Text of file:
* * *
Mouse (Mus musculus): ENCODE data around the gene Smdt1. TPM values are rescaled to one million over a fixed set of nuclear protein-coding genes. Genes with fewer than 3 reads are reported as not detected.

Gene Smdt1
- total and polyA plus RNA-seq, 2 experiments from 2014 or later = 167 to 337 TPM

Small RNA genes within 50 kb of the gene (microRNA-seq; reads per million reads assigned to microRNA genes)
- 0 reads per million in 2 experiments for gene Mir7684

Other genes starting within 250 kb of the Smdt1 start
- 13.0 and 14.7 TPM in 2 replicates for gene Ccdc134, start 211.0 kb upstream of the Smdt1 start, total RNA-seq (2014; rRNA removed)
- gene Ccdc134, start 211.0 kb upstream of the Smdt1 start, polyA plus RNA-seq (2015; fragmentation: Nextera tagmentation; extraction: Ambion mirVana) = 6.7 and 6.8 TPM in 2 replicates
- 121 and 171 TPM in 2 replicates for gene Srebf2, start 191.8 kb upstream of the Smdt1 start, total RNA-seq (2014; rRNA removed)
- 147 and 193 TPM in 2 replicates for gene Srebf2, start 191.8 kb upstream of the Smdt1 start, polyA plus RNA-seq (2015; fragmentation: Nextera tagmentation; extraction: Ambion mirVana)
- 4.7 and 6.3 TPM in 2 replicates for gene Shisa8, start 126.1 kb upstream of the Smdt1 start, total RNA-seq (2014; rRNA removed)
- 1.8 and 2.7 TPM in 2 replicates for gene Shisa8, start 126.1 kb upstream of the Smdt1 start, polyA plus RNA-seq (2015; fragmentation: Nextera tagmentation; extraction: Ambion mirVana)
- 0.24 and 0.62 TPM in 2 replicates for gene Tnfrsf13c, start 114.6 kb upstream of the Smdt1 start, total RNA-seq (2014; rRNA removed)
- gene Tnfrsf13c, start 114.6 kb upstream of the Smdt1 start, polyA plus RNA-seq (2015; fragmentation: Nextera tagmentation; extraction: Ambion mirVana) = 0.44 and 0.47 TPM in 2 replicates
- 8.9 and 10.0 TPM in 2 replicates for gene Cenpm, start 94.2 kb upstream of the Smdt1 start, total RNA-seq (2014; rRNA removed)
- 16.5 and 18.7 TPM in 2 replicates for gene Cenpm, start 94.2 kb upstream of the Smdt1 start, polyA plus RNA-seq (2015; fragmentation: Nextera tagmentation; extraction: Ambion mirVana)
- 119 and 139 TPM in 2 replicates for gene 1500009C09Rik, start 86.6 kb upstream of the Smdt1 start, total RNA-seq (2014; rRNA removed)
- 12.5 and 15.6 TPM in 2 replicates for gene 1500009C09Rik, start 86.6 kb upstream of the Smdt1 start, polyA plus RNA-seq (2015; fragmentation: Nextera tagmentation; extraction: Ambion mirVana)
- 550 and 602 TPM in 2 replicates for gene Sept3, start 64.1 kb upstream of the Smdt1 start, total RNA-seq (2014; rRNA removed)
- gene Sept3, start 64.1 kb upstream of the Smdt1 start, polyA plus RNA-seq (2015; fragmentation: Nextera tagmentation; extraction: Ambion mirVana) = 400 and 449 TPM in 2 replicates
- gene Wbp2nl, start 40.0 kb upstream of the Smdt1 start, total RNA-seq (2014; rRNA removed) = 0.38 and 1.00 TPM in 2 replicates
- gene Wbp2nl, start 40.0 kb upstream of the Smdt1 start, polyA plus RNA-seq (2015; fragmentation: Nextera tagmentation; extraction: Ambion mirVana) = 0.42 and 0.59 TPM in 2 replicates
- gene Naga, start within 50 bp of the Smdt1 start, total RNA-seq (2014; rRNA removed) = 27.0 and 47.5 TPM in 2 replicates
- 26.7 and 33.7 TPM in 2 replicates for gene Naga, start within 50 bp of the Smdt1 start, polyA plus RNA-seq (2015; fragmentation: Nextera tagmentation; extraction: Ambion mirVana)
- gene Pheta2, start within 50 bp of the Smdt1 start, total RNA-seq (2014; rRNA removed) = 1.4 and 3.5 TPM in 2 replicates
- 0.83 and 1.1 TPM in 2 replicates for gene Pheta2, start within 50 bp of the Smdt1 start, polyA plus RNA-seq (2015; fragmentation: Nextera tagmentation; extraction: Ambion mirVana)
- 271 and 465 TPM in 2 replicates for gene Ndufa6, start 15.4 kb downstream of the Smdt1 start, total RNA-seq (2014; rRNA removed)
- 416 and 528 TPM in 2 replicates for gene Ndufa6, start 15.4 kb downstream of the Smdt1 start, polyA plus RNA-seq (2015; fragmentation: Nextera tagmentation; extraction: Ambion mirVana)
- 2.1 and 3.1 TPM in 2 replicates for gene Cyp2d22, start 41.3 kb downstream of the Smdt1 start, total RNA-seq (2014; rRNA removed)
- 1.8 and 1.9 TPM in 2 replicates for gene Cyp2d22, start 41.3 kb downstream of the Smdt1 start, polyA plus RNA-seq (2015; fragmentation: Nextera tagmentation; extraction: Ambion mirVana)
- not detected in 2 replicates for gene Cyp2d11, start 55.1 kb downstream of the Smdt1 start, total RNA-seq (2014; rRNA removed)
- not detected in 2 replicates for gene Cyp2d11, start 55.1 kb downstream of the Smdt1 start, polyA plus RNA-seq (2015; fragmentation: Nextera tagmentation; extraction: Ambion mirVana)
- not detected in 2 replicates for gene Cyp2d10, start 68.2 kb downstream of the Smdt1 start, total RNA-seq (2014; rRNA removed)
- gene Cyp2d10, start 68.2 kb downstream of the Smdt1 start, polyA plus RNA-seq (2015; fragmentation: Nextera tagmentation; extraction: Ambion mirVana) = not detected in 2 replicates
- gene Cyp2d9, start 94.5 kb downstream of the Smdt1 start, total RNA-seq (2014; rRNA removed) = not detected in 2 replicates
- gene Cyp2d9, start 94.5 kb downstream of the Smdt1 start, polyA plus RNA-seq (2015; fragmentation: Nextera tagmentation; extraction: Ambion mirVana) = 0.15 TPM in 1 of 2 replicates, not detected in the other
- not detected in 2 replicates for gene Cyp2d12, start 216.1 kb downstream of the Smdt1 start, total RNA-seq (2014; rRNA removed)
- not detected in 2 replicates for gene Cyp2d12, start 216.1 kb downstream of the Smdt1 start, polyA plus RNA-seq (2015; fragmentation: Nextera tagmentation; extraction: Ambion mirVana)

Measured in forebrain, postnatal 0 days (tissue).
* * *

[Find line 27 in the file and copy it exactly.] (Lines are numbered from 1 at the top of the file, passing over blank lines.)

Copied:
- 271 and 465 TPM in 2 replicates for gene Ndufa6, start 15.4 kb downstream of the Smdt1 start, total RNA-seq (2014; rRNA removed)